My students return today from Spring Break and should be accompanied by a long list of focus questions for Part One of To Kill a Mockingbird, which I tasked them to complete over their break. The task of developing focus questions was introduced in this lesson.
As I check in with each student on their homework, I give them each three small cards that I have cut from index cards. I instruct them to select their three best focus questions for Part One and to write one on each card. I encourage them to use this process as a review of Part One, as they will momentarily be taking a reading quiz on this portion of the text.
When they have completed their cards, I walk from student to student with a small box into which they drop their cards. I explain that we will address the cards further after they have taken their reading quiz on Part One.
Once all focus questions have been submitted, I distribute a reading quiz to each student, face down. I instruct them to keep the quiz face down until I tell them otherwise.
When all students have been given a quiz, I pull one of their focus questions out of the box of submissions and read it aloud to them. I instruct them to write the question down, on the back of their quiz, and then allow them to address whichever part of the quiz they choose first, the questions on the front, or the focus question they have just written on the back.
NOTE: I expect that the first question I pull out of the box (or the second, or the third . . .) may not be ideal, so I reserve the right to keep puling until I am satisfied!
The rest of the period is spent on addressing the focus questions in the submission box.
I arrange my students in groups of three, spreading out my high and low performers so that they are evenly distributed. Next, each group is dealt a hand of five focus questions from the box to address together. With each student having submitted three of their questions to the box, there should be plenty to select from, in case a few of the questions are duds, needing to be swapped. Each group will discuss their five questions until they come to a consensus, at which time one group member will document their answers on a sheet of paper.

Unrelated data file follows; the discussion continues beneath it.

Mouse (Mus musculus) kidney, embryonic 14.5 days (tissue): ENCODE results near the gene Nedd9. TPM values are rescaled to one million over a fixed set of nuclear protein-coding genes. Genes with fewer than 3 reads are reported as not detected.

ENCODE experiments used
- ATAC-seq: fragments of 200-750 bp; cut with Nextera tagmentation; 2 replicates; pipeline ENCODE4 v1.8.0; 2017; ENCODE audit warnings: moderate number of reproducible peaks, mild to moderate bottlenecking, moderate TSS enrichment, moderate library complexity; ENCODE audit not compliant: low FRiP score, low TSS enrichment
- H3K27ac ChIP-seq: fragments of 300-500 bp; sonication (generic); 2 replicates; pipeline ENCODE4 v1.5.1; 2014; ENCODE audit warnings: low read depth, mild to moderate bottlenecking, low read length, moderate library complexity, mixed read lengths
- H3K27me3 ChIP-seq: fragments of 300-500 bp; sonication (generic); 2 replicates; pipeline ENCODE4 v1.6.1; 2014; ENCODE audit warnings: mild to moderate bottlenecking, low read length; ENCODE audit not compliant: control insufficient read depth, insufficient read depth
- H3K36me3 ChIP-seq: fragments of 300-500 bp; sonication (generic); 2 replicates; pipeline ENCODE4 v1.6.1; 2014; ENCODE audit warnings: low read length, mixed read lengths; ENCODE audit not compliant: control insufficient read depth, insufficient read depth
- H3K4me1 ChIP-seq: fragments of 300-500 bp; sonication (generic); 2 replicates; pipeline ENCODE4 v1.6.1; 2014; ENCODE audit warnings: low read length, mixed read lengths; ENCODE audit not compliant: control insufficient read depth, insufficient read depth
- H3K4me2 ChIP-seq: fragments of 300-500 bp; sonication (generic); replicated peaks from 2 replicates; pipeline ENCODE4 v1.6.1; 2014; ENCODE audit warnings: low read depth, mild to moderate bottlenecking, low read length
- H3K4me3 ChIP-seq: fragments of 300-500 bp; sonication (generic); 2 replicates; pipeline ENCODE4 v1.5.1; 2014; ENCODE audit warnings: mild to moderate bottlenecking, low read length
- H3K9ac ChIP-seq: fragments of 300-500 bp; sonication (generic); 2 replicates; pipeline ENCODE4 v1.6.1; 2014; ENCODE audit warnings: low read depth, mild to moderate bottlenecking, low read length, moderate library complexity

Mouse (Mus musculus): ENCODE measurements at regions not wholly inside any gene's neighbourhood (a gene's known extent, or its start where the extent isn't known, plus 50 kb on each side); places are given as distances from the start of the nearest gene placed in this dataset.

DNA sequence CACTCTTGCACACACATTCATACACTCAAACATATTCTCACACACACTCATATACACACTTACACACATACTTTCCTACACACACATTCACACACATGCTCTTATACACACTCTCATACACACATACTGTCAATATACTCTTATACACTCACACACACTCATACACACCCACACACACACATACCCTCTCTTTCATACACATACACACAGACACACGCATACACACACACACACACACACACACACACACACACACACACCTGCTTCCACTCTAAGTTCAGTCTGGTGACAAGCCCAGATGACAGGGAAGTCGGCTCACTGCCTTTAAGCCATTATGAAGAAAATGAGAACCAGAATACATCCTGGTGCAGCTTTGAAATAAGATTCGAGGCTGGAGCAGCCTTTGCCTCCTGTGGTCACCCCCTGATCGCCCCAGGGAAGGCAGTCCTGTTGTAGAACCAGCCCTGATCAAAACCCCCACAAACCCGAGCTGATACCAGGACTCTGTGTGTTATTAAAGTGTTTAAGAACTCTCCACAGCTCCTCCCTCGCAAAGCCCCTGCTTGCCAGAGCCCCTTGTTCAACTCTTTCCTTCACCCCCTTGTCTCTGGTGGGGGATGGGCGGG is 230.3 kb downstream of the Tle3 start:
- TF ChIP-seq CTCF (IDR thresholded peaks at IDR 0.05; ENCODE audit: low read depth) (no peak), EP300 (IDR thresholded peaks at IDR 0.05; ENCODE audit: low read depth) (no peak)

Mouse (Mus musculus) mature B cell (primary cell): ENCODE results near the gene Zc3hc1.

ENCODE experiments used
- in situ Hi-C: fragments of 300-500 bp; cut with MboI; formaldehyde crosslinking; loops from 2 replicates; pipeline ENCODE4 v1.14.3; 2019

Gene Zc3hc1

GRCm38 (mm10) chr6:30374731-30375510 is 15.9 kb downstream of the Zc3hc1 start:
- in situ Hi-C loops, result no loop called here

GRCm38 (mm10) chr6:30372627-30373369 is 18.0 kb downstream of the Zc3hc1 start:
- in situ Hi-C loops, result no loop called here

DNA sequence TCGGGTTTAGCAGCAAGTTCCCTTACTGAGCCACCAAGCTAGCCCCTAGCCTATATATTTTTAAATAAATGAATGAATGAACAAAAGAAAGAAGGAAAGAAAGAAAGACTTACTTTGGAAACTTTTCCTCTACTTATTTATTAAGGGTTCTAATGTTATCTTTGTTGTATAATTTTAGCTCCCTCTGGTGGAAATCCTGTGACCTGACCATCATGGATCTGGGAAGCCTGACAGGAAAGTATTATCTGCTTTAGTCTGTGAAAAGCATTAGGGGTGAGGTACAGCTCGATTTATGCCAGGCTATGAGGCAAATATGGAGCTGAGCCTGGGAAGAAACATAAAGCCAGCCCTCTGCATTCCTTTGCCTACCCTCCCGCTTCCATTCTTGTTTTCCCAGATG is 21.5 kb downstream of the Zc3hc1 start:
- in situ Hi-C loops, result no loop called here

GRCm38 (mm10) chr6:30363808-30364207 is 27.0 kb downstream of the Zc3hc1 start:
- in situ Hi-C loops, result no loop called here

This activity will give my students the opportunity to reflect on Part One on their own terms, working exclusively with what their peers are inquisitive about and deem integral to the text. As the groups are addressing their questions, I am circulating, providing clarity as necessary, but avoiding too much in-depth analysis or discussion about the text with my students. Today, I want their explorations to remain as student-driven and directed as possible, establishing their own sense of ownership over the portion of the text for which they were responsible for reading on their own. I want them to feed off the enthusiasm and ideas of each other as much as possible.
I do not expect that there will be time to reconvene as a whole-group today for discussion of Part One, but this activity will set us up well to begin as a whole group in the next class session.